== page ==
In light of the available data, our strategy is to capitalize on the strengths of each survey, while reducing the impact of its weaknesses. The choice of data sources is determined by their degree of correspondence with the proposed concept, their degree of accuracy at various aggregate levels, their extent of coverage, their conformity with sources used to measure production and their methodological consistency over time (no historical break).

Estimation of hours worked

The estimation of hours worked takes place in four stages:

  • Estimation of average hours;
  • Construction of regional benchmarks;
  • Industrial and sectoral distribution of jobs and compensation in the source data; and
  • Calibration of the results with the Industry Accounts.

Estimation of average hours

In estimating average hours, the CPA relies mainly on LFS data. This survey consists of a series of questions on the weekly work schedule of employed persons. Respondents are first asked about their regular schedule, paid or unpaid overtime and hours lost. Then they are asked to specify the number of hours worked during the reference week. In the event that respondents were absent from work during the reference week, they are also asked to state the main reason for their absence.

Hours worked in LFS reference weeks are first adjusted by the CPA to eliminate sporadic events (civic holidays, strikes, etc.). They are then interpolated to produce estimates for all weeks in the year. When they are annualized, the hours lost due to sporadic events identified by the survey as well as those outside of the reference week are systematically reintroduced into the calendar. Lastly, a final series of adjustments is made to account for the day on which each year begins or ends. (See Figure A1). As can be seen in Table A2, if LFS hours worked are not adjusted for sporadic civic holidays, the estimates of the level and trend of average hours worked will be biased.4

Interpolated hours are calculated by region, industry and class of worker. An overall benchmark for average annual hours worked is produced for each region. At the most detailed industrial level, average hours worked are annualized by combining interpolated hours and employment derived from various information sources.5 (See Calculation of industry details).

Calculation of benchmarks

At the aggregate level, the LFS is the main source of data for jobs and hours worked per job for each province and territory, as well as for the three labour categories (paid workers, self-employed with paid help and self-employed own account). The results of this survey are used as the core benchmark. To complete the spatial coverage and harmonize the regional labour concept of this survey with the SNA's,6 other sources have been added: the census estimate of inter-provincial flows of persons employed, SEPH administrative data for Canada's northern territories and Aboriginal reserves and data from the Public Institution Division for employees of different levels of government. (See Table A1 for an example). The aggregate payroll data are taken from administrative data for the entire economy.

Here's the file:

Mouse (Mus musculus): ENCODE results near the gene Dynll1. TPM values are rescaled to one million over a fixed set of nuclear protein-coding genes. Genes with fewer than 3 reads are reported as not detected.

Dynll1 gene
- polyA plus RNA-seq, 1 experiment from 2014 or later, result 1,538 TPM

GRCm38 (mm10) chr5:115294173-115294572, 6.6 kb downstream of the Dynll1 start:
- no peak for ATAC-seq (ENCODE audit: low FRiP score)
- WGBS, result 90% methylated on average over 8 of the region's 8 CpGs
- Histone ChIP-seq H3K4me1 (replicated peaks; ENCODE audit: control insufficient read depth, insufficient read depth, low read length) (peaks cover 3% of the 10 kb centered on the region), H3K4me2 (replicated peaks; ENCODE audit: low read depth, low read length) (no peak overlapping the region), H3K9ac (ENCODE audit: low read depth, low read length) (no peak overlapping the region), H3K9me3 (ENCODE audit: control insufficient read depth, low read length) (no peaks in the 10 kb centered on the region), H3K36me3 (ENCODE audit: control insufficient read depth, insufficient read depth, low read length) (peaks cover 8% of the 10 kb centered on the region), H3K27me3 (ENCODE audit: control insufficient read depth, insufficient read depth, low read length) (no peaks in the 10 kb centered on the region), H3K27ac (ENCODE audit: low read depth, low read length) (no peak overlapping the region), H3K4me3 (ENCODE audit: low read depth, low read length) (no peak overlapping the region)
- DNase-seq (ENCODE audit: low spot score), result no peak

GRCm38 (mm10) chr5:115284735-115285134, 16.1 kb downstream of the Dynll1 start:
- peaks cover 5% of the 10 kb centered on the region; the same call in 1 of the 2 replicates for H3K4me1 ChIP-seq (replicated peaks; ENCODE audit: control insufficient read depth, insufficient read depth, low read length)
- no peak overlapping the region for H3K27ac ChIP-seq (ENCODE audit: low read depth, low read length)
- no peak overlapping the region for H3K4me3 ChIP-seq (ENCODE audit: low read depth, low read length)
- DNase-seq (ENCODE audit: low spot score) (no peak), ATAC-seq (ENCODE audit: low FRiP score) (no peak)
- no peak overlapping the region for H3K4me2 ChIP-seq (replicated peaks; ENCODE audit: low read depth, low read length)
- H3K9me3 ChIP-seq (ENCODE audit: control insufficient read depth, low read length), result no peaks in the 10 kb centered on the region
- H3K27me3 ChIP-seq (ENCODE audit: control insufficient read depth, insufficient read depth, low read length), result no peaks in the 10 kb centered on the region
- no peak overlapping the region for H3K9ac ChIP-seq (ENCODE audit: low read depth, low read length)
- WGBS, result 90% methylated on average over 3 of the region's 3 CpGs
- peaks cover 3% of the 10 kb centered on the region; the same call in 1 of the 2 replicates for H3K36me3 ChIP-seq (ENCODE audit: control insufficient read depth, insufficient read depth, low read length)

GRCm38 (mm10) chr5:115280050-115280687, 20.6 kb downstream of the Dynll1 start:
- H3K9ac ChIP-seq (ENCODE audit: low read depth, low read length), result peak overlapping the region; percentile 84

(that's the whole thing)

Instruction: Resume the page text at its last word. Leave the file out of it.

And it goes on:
Calculation of industry details

The industry breakdown of the initial job and payroll matrices by province and territory is based on surveys of various job categories.

The main source for employees is the SEPH, with the exception of industries excluded from this survey as well as construction, retail trade and accommodation and food services,7 whose source is the LFS. (See Step 1 of Table A6).

The main source for self-employed workers is Population LFS data that is reconciled with the detailed industrial distribution interpolated from quinquennial censuses. These results are adjusted to special LFS8 sub-totals used as annual benchmarks for each province and category of self-employed worker (employer or own-account) (Step 5 of Table A6). Since the Labour Force Survey uses the Population Census to benchmark its population weights, labour market data collected from the survey are consistent with the Census.

Reconciliation of jobs with the Industry Accounts

In the next stage, the CPA reconcile and modify if necessary, the initial job and payroll matrices by comparing them with those in the Industry Accounts. It forces the resulting estimates to provincial benchmarks. It should be noted that the Industry Accounts rely on various data sources to estimate the Input-Output accounts. In particular, they use annual administrative tax data as a benchmark for salaries and wages, whereas industry coding is mainly derived from specific surveys of each industry.9 In the process of reconciliation by industry, the CPA consider known occurrences, such as: opening and closing of establishments, massive layoffs, strikes, power outages, etc. which lead to unusual job fluctuations. Also taken into consideration are retroactive payments, annual bonuses and pay in lieu of notice, which cause sudden fluctuations in compensation (Step 2 of Table A6).